Line honours for Shockwave
George Sakellaris’ white Reichel/Pugh Mini Maxi Shockwave crossed the finish line off Bermuda’s St David’s Lighthouse this morning at 5:34 race time EDT (06:34 local time) to take line honours in the 2014 Newport-Bermuda Race in an elapsed time of 63 hours 4 minutes and 11 seconds.
Bella Mente, Hap Fauth’s Judel-Vrolijk 72 Mini-Maxi, followed just over seven minutes later, in a time of 63 hours 11 minutes and 25 seconds. The two had battled head to head within sight of each almost continuously for over 635 miles.
Caol Ila R, Alex Schaerer’s 68ft Mills Mini Maxi, crossed third at 08:33 local time, three hours behind Shockwave at 66:03:52.
Based on preliminary ORR results, Shockwave stands first on corrected time in the Gibbs Hill Lighthouse Division, with Bella Mente second and Caol Ila R third.
The next boat on the course, the US Naval Academy TP52 Constellation, is expected to finish more than 16 hours after the leader on Monday night.
Meanwhile the remainder of the fleet is caught in the fickle winds of a frontal zone, waiting for the system to drift ESE and weaken. The picture is not pretty for boats still on the course. Light conditions will prevail through Wednesday and maybe longer.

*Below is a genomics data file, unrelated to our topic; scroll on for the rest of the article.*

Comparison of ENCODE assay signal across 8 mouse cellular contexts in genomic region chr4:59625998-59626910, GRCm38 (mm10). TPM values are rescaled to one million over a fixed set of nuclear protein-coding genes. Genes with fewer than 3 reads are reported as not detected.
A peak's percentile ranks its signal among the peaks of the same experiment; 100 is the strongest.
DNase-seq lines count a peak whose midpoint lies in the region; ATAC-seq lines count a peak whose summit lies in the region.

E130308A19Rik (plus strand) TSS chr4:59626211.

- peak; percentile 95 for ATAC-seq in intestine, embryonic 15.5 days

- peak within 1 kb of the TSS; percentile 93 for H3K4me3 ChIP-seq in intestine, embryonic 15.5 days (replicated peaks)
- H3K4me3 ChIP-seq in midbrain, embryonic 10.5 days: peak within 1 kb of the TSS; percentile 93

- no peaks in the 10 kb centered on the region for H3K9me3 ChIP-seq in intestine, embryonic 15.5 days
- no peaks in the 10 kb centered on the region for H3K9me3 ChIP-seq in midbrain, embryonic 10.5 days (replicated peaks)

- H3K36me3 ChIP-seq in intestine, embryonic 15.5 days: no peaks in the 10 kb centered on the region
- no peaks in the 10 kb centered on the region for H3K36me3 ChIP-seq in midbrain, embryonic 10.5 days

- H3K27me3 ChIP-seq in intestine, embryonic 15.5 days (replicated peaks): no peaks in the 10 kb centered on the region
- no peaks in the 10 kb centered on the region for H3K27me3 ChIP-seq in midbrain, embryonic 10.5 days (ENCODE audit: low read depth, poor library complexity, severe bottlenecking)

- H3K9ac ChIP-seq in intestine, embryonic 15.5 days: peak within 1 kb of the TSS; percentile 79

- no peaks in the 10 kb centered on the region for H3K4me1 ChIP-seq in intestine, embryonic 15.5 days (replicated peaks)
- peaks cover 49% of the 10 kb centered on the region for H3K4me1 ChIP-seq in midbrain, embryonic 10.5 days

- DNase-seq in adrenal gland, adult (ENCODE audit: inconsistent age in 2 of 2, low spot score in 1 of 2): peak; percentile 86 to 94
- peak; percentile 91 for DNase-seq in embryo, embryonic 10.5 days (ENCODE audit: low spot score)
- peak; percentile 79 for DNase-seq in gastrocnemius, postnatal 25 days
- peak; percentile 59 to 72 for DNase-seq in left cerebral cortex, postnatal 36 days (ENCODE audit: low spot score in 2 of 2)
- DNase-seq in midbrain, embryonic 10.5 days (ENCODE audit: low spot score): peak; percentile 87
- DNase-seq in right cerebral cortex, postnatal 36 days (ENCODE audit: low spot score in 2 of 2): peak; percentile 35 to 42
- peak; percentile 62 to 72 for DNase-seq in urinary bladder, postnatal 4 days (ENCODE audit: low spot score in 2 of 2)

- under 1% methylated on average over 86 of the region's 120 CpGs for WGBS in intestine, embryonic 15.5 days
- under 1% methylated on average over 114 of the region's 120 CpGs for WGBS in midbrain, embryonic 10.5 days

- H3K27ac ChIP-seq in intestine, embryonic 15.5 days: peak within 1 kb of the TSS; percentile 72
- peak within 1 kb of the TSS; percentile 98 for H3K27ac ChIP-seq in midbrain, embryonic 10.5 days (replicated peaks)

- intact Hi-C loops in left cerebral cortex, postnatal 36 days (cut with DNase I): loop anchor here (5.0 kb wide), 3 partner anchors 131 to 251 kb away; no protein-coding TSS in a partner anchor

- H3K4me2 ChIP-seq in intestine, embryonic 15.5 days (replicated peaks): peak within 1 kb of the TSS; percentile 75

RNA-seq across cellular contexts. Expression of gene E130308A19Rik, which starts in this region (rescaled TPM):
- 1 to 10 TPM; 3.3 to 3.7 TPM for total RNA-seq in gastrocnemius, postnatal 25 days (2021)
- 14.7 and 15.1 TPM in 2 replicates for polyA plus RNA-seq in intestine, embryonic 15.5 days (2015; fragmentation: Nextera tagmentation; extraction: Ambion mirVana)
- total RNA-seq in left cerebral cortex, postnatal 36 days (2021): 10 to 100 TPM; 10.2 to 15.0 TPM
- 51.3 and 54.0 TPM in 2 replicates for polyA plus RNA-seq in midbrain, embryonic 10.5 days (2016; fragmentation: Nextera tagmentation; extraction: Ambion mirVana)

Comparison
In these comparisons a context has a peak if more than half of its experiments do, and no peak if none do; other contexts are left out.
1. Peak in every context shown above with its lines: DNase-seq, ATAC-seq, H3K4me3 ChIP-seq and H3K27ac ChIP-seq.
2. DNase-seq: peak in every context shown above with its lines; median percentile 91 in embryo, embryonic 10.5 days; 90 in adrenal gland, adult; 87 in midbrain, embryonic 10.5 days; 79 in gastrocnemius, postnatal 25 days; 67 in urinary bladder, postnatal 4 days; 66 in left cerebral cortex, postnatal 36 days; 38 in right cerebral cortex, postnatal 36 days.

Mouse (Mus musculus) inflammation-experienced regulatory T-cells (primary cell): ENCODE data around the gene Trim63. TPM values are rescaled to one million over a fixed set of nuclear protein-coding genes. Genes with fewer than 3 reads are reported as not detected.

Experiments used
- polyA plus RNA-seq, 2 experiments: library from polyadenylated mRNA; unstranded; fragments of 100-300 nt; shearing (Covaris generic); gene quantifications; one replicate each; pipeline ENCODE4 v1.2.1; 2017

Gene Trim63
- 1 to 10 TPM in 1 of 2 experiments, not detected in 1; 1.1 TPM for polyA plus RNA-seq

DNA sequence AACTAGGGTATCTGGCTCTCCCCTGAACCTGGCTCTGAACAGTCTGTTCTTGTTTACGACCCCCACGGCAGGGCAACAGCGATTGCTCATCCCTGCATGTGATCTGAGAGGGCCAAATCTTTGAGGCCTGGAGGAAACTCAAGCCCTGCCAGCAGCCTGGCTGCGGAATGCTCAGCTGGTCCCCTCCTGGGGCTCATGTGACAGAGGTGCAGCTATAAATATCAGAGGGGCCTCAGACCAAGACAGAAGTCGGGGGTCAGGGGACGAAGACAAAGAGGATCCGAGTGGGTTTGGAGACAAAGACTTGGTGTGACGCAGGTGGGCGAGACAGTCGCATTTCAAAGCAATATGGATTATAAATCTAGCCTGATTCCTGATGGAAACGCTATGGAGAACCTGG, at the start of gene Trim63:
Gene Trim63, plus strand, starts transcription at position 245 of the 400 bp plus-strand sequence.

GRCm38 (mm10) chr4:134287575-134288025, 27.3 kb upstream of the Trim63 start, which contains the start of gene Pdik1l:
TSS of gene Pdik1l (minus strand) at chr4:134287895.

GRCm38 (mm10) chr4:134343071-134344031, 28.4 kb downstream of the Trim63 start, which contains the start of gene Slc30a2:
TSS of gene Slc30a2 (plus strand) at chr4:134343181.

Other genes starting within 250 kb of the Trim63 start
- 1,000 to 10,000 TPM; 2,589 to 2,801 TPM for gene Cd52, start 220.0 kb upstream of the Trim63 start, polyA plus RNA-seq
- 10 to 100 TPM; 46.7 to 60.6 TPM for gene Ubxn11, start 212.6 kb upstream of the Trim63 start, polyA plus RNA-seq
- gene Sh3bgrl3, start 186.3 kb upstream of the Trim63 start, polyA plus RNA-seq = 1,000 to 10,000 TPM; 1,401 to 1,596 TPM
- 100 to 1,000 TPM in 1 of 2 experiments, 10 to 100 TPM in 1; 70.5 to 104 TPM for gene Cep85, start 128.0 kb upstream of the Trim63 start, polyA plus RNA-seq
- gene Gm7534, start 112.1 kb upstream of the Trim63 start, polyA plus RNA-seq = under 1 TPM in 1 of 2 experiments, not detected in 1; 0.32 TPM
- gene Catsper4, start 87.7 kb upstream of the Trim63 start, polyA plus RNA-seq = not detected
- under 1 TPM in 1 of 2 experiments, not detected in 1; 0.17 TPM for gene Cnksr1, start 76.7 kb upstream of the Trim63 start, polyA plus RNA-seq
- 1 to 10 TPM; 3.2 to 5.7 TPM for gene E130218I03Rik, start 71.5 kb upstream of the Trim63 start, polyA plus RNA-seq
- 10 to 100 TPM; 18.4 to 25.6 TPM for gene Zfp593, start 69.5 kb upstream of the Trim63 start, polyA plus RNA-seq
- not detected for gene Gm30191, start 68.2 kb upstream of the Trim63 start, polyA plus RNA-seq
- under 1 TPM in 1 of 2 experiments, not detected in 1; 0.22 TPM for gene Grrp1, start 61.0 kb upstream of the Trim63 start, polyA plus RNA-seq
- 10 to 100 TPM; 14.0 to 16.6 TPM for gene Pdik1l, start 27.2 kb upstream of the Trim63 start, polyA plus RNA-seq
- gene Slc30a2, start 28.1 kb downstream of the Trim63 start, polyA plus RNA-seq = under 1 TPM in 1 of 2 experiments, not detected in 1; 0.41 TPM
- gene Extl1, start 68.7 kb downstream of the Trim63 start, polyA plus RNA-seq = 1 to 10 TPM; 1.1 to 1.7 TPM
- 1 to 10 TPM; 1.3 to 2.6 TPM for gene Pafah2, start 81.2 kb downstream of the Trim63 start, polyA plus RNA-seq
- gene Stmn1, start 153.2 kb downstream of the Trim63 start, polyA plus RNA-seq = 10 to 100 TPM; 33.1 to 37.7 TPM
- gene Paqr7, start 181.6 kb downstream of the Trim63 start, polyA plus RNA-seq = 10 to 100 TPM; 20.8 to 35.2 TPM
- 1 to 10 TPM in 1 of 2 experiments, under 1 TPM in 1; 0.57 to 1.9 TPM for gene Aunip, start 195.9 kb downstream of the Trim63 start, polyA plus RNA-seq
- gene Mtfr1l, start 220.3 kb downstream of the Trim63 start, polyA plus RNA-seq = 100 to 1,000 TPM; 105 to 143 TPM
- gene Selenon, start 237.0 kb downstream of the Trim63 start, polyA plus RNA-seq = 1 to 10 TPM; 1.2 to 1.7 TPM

Robbie Doyle sailed his 12th Newport Bermuda Race as the “stratitician” on board Shockwave: “Different guys called different things for the general strategy. The navigator made a lot of big calls. We had to hunt to find the (Gulf) Stream… we never found the 4 knot real road to Bermuda. It had broken up before we got there. Forecasters had predicted it might, but they suggested we might get there before it would start to dismember. The stream was really breaking up pretty quick.
“We got a knot and a half out of it. The stream came around (motioning to indicate a southwest to northeast direction to southeast direction) and what happened is that this part (flow) stopped and decided it was going to reconnect itself eventually and just become a smooth stream. We got through it.”
When asked about the cold core eddy predicted below the flow, Doyle said, “We caught that eddy, but it was only a knot and a half of current; still nice because we had it for 40 nautical miles. It wasn’t the three knots we had fought to get to that point for.“
This win adds to Shockwave’s growing list of recent victories, highlighted by their division win in the 2012 Newport-Bermuda Race, the 2013 Montego Bay, and the 2014 RORC Caribbean 600 Race.